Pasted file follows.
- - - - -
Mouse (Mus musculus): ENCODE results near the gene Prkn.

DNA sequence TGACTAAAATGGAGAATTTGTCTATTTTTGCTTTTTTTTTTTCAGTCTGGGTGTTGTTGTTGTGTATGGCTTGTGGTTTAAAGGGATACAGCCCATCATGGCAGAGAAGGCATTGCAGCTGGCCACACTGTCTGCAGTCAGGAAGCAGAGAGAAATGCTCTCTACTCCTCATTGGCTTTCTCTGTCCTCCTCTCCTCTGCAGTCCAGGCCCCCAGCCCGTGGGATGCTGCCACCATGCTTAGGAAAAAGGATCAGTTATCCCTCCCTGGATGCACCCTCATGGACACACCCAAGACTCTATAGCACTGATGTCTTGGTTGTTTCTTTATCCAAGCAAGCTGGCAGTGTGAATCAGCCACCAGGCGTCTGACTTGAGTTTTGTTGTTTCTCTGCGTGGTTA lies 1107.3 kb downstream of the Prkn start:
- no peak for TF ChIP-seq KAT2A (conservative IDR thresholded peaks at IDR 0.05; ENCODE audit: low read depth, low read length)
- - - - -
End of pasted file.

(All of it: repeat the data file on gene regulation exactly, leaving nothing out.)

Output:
Mouse (Mus musculus): ENCODE results near the gene Prkn.

DNA sequence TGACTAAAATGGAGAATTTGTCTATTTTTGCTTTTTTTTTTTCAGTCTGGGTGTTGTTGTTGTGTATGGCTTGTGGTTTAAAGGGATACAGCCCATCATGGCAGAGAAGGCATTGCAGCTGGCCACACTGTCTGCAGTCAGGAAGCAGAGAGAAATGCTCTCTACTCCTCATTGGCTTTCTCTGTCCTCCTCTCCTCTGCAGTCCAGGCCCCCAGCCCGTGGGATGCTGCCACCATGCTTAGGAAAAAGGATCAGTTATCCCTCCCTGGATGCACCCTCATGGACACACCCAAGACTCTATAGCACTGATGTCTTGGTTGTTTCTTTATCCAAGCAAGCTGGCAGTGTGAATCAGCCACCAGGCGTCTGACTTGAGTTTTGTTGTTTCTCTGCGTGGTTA lies 1107.3 kb downstream of the Prkn start:
- no peak for TF ChIP-seq KAT2A (conservative IDR thresholded peaks at IDR 0.05; ENCODE audit: low read depth, low read length)